Sunday, April 26, 2015
The Goblin Emperor by Katherine Addison
A Hugo nominated book which got the nomination for its’ own sake and was not recommended on either of voting blocks, not on the naïve but fairly understandable voting block favoring militaristic, “fun” books leaning on the right; or on the bloc run by racist who was kicked out of the Science Fiction Writers of America and who apparently drafted idiot gamers who have ruined they brains by playing computer games and who were responsible for the “gamergate” scandal to ruin this thing, too.
The elf king and his closest sons have been killed in an accident which turns out to be sabotage. His only surviving son is a half-goblin who is a result of a political marriage (apparently elves and goblins belong to the same species in this universe – which is kind of strange) He has lived solitary life for most of his life and is more than a little overwhelmed when he ends up as the king of all elves. But he turns out to be a more capable ruler than anyone suspected.
The book could be called “comfortable”. Most of the people behave peacefully and even the bad guys who plot against the new king don’t seem caricatures and their actions are understandable, at least mostly. The main character is very sympathetic, maybe even too much. He doesn’t really seem to have any real flaws – even his shyness and slight social awkwardness seem minor and sensitive features.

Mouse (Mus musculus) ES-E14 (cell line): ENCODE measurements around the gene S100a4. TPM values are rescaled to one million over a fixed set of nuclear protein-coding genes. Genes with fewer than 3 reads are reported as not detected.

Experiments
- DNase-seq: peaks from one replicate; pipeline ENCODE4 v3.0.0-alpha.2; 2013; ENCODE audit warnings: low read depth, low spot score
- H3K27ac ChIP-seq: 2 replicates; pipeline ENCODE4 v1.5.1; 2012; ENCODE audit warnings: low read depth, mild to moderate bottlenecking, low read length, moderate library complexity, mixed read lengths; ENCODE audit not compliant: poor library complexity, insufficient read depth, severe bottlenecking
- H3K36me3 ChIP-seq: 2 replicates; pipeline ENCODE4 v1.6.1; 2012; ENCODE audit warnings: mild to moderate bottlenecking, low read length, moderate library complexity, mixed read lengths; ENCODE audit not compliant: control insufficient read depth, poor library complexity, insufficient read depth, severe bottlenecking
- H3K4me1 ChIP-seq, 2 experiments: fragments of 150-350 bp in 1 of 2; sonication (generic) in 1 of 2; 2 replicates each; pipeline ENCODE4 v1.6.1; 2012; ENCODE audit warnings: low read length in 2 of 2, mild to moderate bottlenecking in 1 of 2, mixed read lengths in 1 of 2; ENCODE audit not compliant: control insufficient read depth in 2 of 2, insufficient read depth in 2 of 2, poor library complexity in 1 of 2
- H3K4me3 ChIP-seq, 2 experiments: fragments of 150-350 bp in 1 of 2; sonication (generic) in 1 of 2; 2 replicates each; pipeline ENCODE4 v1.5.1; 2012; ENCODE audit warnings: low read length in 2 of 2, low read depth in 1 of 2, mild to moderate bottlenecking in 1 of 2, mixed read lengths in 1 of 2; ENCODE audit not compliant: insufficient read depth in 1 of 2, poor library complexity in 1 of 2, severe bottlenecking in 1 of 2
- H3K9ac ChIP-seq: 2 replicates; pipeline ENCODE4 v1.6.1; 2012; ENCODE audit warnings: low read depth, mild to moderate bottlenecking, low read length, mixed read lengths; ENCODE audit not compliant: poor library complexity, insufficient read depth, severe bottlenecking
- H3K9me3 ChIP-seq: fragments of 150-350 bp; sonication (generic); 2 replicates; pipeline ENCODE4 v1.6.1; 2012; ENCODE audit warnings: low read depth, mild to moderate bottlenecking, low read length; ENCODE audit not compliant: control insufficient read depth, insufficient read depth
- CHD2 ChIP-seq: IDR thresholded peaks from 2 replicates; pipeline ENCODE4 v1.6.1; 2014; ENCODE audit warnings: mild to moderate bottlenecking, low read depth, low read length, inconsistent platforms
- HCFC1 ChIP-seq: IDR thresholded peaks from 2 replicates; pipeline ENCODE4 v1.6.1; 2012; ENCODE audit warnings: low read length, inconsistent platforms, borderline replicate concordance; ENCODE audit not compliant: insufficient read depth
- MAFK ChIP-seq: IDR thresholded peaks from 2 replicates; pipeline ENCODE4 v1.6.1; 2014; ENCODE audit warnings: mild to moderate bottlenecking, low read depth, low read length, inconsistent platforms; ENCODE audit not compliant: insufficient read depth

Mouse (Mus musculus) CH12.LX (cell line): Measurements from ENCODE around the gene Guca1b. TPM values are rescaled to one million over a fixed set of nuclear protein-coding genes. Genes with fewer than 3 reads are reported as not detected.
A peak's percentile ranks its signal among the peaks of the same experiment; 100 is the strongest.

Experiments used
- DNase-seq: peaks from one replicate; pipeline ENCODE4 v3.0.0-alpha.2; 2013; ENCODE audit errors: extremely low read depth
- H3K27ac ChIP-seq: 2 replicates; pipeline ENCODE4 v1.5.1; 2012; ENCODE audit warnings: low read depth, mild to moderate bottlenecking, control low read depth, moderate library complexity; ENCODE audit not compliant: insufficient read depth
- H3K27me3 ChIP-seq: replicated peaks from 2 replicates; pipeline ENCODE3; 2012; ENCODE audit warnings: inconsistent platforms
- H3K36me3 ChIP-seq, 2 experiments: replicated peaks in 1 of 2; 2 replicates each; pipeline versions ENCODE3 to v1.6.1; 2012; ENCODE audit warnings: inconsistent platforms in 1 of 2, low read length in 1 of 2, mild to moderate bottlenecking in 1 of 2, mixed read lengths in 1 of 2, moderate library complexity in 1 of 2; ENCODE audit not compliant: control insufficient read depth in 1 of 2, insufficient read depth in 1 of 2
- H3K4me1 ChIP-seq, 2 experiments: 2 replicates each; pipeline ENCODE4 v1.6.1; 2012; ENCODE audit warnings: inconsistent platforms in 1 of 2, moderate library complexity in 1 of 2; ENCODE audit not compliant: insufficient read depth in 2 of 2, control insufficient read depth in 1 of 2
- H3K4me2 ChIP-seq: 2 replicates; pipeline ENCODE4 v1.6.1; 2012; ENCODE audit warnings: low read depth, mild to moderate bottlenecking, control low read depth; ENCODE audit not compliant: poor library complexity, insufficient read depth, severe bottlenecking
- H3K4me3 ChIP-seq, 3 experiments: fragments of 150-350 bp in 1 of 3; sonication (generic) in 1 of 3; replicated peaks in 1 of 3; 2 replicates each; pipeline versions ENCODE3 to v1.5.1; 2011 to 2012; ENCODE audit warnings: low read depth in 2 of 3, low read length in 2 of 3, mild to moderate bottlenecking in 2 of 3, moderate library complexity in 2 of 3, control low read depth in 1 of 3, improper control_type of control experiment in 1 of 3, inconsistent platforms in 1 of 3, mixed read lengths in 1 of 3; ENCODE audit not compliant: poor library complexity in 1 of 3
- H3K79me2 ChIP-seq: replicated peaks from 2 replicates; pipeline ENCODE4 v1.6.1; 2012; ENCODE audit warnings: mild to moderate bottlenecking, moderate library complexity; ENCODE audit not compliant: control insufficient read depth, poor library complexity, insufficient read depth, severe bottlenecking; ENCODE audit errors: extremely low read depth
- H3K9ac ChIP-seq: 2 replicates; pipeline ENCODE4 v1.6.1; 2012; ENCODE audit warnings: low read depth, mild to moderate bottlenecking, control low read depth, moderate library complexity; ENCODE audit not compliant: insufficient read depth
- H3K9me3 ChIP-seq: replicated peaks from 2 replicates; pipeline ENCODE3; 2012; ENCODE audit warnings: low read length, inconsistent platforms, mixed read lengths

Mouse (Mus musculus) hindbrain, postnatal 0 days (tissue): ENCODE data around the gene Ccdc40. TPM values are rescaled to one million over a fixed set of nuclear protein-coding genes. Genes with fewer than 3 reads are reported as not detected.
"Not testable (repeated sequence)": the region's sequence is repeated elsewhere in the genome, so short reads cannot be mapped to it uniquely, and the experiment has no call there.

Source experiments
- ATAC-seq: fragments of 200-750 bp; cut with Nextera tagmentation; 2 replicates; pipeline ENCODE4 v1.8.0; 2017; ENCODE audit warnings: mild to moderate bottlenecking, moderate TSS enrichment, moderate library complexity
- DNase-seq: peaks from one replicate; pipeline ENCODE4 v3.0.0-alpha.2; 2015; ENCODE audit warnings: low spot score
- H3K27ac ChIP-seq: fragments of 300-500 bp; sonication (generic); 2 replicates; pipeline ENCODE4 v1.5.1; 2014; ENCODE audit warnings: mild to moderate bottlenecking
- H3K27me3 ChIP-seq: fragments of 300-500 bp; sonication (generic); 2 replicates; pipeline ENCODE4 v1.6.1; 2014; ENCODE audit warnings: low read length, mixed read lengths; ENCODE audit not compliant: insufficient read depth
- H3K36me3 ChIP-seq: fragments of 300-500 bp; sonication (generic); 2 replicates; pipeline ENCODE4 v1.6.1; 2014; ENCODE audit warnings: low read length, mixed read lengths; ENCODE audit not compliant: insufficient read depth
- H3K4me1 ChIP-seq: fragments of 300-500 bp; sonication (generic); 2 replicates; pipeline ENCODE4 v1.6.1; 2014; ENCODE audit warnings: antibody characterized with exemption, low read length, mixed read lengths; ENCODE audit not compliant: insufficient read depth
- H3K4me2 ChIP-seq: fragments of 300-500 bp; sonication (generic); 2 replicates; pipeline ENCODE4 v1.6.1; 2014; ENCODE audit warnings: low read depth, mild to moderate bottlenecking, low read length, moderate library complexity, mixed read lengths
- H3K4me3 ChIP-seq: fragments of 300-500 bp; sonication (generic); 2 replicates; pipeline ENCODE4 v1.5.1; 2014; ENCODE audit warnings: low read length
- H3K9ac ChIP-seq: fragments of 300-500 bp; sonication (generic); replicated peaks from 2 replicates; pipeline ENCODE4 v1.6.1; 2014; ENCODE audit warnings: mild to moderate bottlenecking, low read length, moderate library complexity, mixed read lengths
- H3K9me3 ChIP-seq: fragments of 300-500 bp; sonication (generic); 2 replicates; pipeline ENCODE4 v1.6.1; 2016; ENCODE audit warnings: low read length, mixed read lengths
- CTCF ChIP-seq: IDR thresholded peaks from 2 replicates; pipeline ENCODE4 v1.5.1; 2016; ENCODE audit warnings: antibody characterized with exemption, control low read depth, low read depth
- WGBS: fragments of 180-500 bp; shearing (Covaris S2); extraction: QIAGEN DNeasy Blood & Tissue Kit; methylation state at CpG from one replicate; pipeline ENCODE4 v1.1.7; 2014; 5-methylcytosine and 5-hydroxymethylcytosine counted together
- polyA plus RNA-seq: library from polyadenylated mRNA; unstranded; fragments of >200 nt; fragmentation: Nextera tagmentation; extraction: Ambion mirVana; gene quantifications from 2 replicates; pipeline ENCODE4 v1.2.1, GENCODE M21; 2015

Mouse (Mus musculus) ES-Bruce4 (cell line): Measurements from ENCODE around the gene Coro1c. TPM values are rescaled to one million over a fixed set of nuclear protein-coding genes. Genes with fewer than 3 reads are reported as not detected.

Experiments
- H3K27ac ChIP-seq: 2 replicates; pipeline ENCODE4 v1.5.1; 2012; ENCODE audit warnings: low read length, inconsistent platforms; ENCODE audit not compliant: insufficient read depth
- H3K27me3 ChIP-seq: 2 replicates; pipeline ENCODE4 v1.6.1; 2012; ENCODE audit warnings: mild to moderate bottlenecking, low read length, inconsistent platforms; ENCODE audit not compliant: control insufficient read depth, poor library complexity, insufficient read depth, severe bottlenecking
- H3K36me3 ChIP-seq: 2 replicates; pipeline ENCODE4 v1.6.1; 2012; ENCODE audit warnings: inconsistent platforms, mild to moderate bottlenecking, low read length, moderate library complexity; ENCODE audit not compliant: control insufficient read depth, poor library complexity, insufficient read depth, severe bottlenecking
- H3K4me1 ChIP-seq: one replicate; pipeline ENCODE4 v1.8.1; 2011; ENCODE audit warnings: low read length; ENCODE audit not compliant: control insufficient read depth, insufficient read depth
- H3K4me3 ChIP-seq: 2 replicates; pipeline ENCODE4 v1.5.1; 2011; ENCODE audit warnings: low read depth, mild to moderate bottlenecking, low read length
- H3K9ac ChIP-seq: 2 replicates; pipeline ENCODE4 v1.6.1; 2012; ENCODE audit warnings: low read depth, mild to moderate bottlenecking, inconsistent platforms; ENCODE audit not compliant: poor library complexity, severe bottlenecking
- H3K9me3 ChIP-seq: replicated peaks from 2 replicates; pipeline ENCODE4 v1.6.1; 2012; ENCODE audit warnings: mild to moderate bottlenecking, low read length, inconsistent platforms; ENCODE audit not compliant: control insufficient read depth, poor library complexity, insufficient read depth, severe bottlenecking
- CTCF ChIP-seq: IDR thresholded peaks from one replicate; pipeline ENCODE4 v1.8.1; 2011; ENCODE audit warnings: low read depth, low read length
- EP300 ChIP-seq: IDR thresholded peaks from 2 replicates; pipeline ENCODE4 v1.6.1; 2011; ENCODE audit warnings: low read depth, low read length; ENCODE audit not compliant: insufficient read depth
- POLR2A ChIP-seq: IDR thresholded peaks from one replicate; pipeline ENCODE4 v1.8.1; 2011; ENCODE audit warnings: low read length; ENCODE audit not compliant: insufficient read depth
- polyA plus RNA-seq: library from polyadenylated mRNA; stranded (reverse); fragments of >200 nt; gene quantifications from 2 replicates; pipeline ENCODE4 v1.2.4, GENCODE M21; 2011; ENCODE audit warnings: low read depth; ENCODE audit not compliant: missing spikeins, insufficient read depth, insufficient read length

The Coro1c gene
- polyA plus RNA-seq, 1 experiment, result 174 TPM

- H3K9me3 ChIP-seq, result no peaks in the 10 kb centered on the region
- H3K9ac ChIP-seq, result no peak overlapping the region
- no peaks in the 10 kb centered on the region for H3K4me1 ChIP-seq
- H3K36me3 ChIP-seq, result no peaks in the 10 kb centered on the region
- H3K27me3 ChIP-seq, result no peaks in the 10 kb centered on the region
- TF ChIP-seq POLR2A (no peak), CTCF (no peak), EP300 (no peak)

The book has a vast number of characters and it is extremely hard to keep track of them, especially for someone who is bad with names, like me. The Kindle app in IPad makes an automatic list of all names in the book. It isn’t completely accurate, but it gives a good ballpark figure. According to that analysis, this book has 136 different characters! That is kind of high figure for 512 pages, especially when most people have fairly hard and complicated names. Another flaw is that fairly little happens in the book. Most of the book is filled with the fairly mundane matters of governing the state. A lot of space is used for the description of balls and other official events and what kind of clothes everyone wears and what the king should wear. Also, the discussions about the king’s marriage (king’s marriage is done mostly to strengthen alliances) takes many pages. The book was readable, but it isn’t really “my style of book”. Somehow the book felt pretty similar to the Hundred Thousand Kingdoms by N.K. Jemisin which was nominated for the Hugo awards a few years ago. I think I prefer that book to this one and I am not sure if this is an award worthy book. This probably won’t be at the first place on my list.